High retail electricity prices, not economic value, are driving U.S. investments in rooftop solar.
If you were starting from scratch and could install the United States’ 22,500 MW of rooftop solar anywhere in the country, where would you put it?
One approach would be to put it in sunny states. Using this criterion, Arizona, Nevada, and New Mexico would be particularly good candidates.
Another approach would be to put rooftop solar in places where it offsets coal. Using this criterion, Midwestern states like North Dakota, Minnesota, and Wisconsin would be the most attractive.
So which is it? Mostly in sunny states? Mostly in coal states? A combination of the two?
The answer is none-of-the-above. Sun matters, but it is not the primary factor driving solar installations, and it certainly isn’t coal.
What drives rooftop solar in the United States is retail electricity prices. When you look at where solar is installed, it is all in the places with high retail electricity prices. But those high retail prices do not reflect high avoided costs for the system, or for society, as Severin Borenstein and Jim Bushnell show in a recent paper.
Where is the Solar?
The map below shows rooftop solar capacity by state as of November 2019. This includes all “small-scale” (<1MW) solar installations, including both residential and non-residential, and to make these numbers comparable, I put everything in terms of capacity per capita.
As of 2019, the 22,500 MW of U.S. rooftop solar equates to 0.07 kW per capita. But the variation across states is large – from almost 0.50 kW per capita in Hawaii to less than 0.01 kW throughout most of the Southeast.
By this metric, the top ten states are:
- New Jersey
- Rhode Island
On a per capita basis, Hawaii has twice as much rooftop solar as any other U.S. state. Hawaii is on the bleeding edge of renewables integration, with a goal of 100% renewables by 2045, not to mention great sun.
More surprising is the Northeastern states. Did you really expect Massachusetts to edge out California? I didn’t. Yet six out of the top ten are in the Northeast. These states rank near the bottom of all U.S. states for solar resources, and rely less on coal than most Midwestern states.
But, of course, it is easier to be green when it saves you money. The map below plots average retail electricity prices by state for November 2019. These prices are for all retail customers including residential and non-residential.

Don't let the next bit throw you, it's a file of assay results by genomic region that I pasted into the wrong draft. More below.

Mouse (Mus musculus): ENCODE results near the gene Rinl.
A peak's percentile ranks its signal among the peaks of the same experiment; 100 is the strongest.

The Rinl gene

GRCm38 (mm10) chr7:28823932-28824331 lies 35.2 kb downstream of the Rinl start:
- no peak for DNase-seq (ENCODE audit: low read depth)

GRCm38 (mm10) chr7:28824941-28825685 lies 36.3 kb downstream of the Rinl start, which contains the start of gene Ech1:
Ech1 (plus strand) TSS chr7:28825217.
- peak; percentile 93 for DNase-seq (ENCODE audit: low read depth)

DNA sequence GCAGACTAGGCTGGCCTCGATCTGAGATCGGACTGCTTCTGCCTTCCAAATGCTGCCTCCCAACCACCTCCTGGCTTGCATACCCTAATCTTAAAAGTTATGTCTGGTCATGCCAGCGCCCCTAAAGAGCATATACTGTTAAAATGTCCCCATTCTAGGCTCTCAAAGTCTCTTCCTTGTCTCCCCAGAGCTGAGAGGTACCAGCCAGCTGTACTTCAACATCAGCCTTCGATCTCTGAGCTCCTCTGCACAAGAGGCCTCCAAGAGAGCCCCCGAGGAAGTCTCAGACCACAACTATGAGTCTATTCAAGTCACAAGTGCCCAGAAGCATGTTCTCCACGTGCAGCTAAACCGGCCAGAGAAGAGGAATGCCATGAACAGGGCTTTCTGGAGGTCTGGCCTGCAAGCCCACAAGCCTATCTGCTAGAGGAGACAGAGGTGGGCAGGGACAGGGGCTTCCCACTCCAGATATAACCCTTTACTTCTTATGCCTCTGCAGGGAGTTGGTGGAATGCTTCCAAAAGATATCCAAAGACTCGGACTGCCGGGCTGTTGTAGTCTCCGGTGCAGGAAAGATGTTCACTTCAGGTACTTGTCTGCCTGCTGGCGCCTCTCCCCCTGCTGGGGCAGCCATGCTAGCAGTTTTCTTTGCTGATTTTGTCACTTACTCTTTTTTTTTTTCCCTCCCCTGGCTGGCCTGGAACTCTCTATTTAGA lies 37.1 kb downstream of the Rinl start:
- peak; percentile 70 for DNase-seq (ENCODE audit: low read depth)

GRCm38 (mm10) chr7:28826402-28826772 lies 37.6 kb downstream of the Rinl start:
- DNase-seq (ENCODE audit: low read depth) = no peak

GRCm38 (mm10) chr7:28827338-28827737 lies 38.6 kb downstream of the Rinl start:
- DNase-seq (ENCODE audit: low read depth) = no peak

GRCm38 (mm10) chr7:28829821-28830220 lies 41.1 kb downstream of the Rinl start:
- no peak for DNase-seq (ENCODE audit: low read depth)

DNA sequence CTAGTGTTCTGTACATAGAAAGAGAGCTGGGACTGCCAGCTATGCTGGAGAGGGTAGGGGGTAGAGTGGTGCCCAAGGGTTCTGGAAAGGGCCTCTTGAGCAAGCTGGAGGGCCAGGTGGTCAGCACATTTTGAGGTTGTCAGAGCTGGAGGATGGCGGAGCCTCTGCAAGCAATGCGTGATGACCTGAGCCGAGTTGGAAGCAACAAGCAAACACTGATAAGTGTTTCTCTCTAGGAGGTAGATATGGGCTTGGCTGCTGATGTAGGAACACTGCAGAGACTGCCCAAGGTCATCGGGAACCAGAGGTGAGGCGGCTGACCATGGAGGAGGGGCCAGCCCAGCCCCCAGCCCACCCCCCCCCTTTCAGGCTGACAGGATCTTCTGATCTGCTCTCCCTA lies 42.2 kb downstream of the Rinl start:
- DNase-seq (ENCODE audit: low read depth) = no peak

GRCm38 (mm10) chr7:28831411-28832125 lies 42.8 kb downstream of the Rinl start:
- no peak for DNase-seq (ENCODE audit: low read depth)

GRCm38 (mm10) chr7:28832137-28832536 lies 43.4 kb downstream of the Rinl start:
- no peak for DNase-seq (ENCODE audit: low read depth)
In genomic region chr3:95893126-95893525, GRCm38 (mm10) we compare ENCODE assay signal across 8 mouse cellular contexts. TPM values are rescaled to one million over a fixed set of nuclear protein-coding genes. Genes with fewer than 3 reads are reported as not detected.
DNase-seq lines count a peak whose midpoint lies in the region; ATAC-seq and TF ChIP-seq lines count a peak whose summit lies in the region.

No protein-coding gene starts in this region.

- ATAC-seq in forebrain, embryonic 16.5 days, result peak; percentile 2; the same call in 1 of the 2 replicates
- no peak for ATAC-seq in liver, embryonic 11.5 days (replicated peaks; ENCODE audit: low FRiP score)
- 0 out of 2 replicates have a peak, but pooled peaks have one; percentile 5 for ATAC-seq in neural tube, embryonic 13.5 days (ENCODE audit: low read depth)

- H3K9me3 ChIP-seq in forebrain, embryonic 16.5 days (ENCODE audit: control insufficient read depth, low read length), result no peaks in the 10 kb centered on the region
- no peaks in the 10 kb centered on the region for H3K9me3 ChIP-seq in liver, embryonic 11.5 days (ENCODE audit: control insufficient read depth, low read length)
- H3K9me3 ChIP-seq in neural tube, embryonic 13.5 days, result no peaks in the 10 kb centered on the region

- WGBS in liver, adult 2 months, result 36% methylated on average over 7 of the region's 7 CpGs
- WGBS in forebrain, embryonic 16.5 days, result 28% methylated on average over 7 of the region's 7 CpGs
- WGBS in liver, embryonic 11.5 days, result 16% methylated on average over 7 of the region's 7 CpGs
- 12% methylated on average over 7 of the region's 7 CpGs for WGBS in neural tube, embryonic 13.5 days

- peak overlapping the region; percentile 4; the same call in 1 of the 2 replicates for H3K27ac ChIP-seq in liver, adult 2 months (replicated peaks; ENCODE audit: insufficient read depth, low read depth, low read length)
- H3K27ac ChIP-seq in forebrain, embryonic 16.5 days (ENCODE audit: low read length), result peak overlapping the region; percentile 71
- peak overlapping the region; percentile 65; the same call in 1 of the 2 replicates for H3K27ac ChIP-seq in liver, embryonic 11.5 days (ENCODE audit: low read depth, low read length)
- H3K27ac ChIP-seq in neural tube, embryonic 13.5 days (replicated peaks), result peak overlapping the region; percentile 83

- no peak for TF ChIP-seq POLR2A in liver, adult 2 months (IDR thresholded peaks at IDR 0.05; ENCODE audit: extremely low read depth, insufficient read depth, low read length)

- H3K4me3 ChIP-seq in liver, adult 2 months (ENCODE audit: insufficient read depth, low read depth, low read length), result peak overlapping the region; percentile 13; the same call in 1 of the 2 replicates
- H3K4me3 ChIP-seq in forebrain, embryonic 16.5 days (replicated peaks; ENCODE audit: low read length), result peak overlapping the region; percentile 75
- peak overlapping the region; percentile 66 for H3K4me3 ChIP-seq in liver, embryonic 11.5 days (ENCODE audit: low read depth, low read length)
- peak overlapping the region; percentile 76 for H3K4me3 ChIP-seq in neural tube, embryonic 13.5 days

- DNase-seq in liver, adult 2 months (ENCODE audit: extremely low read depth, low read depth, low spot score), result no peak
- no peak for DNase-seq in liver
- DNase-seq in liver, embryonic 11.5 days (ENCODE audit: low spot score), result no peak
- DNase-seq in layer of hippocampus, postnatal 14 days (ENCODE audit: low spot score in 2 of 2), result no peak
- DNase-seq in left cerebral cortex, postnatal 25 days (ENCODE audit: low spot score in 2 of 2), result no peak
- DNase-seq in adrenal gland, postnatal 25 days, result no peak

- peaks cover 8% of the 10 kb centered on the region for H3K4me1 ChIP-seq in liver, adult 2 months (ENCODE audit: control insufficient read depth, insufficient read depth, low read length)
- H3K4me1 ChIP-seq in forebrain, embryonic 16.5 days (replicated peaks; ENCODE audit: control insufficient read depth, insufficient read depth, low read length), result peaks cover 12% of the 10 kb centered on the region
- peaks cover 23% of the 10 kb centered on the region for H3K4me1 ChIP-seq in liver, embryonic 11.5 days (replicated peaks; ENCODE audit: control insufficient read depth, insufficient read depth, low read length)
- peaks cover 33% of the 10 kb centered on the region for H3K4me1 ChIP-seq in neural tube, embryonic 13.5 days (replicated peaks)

Look familiar? The pattern actually looks a lot like the pattern for rooftop solar. Prices don’t explain all of the variation in rooftop solar, but they explain a lot.
Hawaii is again number #1. Most of Hawaii’s electricity comes from oil, so Hawaii has by far the highest retail electricity prices of any U.S. state. It is not a coincidence that the state with the highest prices also has the most rooftop solar.
California? High prices and high levels of solar. Massachusetts? High prices and high levels of solar. Vermont? High prices and high levels of solar. You get the point.
Sometimes Correlation is Causation
I know, I know, correlation is not causation.
This pattern could also reflect “green” policies or tastes. New Jersey (#6), for example, offers 0% sales tax and other state-level incentives for rooftop solar.
Or it could reflect barriers to solar in less green states. For example, Florida and eight other states have restrictions against third-party power purchase agreements, which discourage solar leasing.
But come on! Isn’t it easier to convince yourself to do something good for the planet when it is also good for your bank account?
Too Much Incentive to Go Behind the Meter
This wouldn’t be a problem if retail prices reflected societal costs. But they don’t. In states like California and Massachusetts, the price consumers pay for electricity is much higher than social marginal cost.
This creates too much incentive for rooftop solar. In these states solar is a great private investment — it just is not a great social investment.
Can you really have “too much” rooftop solar? Yes! We’d all like to reduce carbon dioxide emissions, but these resources would go a lot farther if they were instead used for grid-scale renewables.
In these states with high electricity rates, one way to lower the per-kWh price would be to increase monthly fixed charges. This type of rate reform is not a panacea, but it would lower the overpayment for rooftop solar, reduce cost shifting onto non-solar customers, and encourage electrification.
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Suggested citation: Davis, Lucas. “Putting Solar in the All the Wrong Places” Energy Institute Blog, UC Berkeley, February 3, 2020, https://energyathaas.wordpress.com/2020/02/03/putting-solar-in-all-the-wrong-places/
Lucas Davis is the Jeffrey A. Jacobs Distinguished Professor in Business and Technology at the Haas School of Business at the University of California, Berkeley. He is a Faculty Affiliate at the Energy Institute at Haas, a coeditor at the American Economic Journal: Economic Policy, and a Faculty Research Fellow at the National Bureau of Economic Research. He received a BA from Amherst College and a PhD in Economics from the University of Wisconsin. Prior to joining Haas in 2009, he was an assistant professor of Economics at the University of Michigan. His research focuses on energy and environmental markets, and in particular, on electricity and natural gas regulation, pricing in competitive and non-competitive markets, and the economic and business impacts of environmental policy.